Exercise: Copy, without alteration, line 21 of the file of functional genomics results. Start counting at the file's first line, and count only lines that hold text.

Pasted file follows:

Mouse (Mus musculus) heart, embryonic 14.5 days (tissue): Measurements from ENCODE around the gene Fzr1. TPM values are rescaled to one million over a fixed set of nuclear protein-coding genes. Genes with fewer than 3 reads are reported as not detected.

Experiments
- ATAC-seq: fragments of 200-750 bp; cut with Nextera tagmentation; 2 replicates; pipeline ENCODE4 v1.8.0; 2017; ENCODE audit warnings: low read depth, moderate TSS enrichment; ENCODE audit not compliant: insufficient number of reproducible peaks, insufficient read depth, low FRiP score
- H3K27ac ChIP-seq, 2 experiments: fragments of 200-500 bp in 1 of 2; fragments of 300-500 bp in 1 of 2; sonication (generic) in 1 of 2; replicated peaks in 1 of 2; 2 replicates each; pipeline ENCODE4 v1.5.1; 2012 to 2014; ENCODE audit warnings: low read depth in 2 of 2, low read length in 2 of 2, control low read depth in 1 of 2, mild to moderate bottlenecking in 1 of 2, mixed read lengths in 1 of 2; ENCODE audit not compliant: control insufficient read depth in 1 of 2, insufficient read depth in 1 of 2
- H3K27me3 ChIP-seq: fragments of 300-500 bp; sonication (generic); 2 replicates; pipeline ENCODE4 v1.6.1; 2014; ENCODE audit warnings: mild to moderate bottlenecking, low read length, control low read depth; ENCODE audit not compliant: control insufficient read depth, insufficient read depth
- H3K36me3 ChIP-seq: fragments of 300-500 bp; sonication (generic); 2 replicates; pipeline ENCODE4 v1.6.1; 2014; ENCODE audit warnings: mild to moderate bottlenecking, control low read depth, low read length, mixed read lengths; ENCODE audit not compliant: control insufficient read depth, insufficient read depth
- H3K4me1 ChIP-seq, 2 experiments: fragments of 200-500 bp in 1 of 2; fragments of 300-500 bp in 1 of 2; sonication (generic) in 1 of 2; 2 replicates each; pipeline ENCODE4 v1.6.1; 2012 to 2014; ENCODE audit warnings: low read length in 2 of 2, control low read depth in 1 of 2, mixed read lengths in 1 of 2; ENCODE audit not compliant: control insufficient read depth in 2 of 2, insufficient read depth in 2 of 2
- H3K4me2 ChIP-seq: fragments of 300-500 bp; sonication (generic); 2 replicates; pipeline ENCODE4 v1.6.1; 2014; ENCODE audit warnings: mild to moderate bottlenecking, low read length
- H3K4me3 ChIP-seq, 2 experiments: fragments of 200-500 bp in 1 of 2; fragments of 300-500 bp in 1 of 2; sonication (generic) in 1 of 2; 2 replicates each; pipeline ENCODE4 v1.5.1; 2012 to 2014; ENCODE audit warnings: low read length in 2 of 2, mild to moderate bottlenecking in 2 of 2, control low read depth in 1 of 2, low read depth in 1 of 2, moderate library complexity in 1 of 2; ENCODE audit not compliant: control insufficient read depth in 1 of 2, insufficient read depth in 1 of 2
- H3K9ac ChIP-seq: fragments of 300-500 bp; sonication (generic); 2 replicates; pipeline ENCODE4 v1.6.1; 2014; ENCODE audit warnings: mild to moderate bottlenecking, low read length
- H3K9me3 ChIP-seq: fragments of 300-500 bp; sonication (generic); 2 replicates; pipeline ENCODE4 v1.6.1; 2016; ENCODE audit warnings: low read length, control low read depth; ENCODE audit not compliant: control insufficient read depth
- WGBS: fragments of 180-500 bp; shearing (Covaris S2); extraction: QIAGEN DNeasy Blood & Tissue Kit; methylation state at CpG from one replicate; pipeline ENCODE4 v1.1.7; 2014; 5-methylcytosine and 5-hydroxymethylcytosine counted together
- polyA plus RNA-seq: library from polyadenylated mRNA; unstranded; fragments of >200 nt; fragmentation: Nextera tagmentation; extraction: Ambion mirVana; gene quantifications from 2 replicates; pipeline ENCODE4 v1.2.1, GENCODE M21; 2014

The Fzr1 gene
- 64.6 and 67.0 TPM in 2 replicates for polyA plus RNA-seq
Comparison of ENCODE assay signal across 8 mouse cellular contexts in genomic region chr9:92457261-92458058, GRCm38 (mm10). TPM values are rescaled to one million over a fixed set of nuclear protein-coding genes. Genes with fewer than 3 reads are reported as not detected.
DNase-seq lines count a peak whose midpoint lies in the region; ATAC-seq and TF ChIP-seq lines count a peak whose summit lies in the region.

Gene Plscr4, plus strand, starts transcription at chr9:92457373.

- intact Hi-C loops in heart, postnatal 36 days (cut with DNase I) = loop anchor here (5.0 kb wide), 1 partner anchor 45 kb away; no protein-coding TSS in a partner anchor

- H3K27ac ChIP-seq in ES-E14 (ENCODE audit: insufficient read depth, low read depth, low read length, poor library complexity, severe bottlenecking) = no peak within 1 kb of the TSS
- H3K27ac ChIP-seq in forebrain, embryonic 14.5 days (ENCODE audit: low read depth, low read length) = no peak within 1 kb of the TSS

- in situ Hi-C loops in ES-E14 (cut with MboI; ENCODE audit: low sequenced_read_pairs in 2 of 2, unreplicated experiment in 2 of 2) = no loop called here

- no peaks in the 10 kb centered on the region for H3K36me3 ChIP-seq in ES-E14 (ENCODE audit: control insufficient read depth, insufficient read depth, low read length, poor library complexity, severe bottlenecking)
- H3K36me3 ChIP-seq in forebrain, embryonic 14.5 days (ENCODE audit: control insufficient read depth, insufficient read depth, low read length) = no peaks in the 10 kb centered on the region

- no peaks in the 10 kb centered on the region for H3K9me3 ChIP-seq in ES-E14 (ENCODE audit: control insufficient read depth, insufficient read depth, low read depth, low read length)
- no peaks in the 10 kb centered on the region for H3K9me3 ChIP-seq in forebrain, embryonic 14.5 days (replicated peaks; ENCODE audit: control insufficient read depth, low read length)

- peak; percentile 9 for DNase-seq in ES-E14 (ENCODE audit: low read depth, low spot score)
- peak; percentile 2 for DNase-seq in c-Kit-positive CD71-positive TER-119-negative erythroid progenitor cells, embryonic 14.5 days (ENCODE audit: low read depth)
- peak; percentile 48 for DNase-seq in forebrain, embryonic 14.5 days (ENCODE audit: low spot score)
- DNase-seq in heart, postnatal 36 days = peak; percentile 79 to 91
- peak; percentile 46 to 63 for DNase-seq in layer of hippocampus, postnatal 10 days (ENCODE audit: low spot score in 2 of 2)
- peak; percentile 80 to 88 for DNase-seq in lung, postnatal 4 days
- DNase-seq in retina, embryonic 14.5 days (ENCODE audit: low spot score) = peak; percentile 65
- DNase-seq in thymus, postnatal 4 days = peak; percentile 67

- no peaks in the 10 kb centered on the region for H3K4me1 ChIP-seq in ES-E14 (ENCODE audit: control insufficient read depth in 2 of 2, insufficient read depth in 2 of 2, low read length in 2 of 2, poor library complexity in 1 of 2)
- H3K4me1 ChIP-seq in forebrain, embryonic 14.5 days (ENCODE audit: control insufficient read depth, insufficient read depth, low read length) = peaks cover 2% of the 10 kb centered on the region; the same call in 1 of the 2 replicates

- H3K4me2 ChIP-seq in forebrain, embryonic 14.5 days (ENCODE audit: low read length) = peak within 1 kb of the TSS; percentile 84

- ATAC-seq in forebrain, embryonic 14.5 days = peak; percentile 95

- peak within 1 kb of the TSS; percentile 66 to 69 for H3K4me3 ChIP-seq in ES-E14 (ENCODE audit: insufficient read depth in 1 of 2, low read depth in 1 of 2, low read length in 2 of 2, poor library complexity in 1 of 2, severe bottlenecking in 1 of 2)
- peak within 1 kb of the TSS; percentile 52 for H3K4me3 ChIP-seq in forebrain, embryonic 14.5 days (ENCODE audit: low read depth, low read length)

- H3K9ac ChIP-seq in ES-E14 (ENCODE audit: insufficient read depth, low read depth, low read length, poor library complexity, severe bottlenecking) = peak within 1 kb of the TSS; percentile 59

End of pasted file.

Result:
- H3K27ac ChIP-seq in forebrain, embryonic 14.5 days (ENCODE audit: low read depth, low read length) = no peak within 1 kb of the TSS